Second, in countries such as Chile that have a track record of sophisticated reforms in tertiary education, feedback mechanisms should be in place to test the frame of mind of key stakeholders on a regular basis, to avoid as much as possible uncomfortable surprises and challenges such as those experienced today by the Chilean government.

The third one is the risk of back-tracking if the government decides, under political pressure, to abandon some of the more innovative features of the Chilean tertiary education system. This could help resolve the crisis in the short term but would likely have long term adverse consequences, as illustrated by the Irish example of fee abolition in the 1990s. Ireland was the first Western European country that introduced tuition fees in the beginning of the 1990s, which helped improve the financial sustainability of the higher education system. In 1996, however, the new Labor government abolished the fees to fulfill electoral promises. As a result, not only did equity not improve because in the absence of fees the poorer part of the population ended up subsidizing free studies for the middle class, but in addition quality has suffered overall for lack of sufficient public funding.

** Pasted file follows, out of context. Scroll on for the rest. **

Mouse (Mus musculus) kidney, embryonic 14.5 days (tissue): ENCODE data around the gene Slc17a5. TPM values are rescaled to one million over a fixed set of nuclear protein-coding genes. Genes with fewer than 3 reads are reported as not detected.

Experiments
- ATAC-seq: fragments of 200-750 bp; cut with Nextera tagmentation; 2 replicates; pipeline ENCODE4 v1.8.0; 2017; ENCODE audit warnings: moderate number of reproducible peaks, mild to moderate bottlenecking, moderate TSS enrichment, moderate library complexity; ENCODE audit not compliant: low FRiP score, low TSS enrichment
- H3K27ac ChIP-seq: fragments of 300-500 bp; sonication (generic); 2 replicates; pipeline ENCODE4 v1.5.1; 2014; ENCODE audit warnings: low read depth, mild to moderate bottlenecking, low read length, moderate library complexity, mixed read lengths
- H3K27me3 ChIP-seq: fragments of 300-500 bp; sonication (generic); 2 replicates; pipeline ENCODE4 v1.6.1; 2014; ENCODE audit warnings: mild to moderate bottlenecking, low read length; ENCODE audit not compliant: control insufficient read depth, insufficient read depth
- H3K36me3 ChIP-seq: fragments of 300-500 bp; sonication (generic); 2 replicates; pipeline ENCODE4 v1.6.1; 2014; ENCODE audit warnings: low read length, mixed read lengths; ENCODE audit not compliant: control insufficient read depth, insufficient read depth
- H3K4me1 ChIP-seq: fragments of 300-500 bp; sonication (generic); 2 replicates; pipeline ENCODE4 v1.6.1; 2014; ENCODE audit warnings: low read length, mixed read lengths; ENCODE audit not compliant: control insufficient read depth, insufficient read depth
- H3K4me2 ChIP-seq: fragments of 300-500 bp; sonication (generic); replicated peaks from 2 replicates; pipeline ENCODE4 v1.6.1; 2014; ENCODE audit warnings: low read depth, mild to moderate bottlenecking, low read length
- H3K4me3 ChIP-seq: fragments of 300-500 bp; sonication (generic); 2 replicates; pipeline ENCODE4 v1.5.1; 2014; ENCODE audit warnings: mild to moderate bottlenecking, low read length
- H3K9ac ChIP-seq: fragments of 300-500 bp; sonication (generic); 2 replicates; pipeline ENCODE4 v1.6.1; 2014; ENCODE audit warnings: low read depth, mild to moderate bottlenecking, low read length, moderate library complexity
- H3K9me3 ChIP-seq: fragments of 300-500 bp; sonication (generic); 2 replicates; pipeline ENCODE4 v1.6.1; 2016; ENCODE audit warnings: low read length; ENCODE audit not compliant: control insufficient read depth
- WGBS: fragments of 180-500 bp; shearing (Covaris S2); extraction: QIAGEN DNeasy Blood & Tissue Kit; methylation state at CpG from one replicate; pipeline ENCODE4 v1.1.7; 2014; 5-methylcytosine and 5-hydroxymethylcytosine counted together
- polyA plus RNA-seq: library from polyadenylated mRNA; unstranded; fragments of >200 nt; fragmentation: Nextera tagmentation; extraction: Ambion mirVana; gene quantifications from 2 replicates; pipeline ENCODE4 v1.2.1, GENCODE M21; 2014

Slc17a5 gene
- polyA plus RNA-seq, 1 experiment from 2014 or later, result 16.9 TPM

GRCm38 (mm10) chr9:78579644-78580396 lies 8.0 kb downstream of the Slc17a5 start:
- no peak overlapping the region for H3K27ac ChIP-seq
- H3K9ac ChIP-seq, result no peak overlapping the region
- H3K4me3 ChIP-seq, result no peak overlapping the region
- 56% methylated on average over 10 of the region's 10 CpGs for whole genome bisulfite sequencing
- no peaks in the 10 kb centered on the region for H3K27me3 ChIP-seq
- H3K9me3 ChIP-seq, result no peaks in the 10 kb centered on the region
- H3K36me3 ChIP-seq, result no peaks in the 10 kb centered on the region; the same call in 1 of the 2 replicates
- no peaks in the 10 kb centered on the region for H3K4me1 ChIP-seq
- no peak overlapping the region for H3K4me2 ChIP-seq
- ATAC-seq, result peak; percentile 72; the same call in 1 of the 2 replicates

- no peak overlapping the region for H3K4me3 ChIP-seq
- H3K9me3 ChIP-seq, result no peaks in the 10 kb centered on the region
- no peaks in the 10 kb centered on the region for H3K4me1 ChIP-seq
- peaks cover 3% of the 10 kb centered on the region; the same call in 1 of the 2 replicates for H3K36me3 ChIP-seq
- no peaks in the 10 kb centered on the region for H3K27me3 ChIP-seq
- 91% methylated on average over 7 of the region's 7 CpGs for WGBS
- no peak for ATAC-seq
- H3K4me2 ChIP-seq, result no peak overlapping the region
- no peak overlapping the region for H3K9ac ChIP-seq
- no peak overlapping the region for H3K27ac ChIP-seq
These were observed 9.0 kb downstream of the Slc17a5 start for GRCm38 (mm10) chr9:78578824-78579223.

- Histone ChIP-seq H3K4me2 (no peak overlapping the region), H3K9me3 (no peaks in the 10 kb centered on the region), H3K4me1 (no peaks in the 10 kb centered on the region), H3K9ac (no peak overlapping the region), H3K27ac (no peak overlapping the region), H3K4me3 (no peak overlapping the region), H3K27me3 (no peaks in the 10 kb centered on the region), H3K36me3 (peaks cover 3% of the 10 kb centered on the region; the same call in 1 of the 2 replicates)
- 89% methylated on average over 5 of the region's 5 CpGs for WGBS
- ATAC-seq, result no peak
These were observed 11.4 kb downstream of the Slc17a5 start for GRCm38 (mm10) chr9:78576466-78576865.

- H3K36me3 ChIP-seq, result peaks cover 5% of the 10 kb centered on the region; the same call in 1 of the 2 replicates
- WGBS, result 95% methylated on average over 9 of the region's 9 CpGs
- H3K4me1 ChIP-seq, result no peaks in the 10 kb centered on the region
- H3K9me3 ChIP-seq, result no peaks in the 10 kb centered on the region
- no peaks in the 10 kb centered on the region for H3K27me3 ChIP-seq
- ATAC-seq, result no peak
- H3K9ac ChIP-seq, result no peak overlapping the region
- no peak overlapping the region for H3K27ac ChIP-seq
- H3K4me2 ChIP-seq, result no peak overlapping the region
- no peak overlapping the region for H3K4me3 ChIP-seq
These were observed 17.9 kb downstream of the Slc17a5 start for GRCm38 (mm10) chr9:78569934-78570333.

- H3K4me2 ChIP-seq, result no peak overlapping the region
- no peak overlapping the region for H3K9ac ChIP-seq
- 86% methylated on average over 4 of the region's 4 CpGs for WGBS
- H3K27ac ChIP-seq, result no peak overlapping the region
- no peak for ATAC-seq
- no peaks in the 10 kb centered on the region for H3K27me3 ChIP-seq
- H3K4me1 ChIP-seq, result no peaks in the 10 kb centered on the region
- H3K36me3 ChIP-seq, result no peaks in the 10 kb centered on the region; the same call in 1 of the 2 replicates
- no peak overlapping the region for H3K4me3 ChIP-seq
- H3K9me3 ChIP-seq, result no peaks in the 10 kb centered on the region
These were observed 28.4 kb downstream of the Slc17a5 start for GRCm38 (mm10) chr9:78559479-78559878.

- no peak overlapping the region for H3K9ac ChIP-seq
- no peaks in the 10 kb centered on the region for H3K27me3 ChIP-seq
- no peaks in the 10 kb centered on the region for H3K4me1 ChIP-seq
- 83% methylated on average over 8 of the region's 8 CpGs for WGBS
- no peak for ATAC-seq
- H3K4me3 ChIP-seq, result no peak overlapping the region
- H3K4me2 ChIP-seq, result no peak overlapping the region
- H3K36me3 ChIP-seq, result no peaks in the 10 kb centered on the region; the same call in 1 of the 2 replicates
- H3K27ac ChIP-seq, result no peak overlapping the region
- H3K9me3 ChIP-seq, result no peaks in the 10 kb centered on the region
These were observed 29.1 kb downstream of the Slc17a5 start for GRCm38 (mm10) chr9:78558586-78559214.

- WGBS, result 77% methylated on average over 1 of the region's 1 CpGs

Sound policy reform based on good technical analysis is not guaranteed to satisfy all stakeholders or quell political protest. However, in order to stay ahead of the curve of public opinion, governments may find it easier to engage with civil society more around conference tables and less in the streets.

[1] The executive summary of the report can be retrieved at The full report (in Spanish) can be read at

This article was first posted as part of the Inside Higher Education’s world view blog series:


Only 1 comment until now

  1. Dan Levy @ 2012-03-01 10:18

    Just to say congratulations on starting your website. It’s always interesting to read Salmi and now I have another (pleasant) distraction to keep me from writing. Dan Levy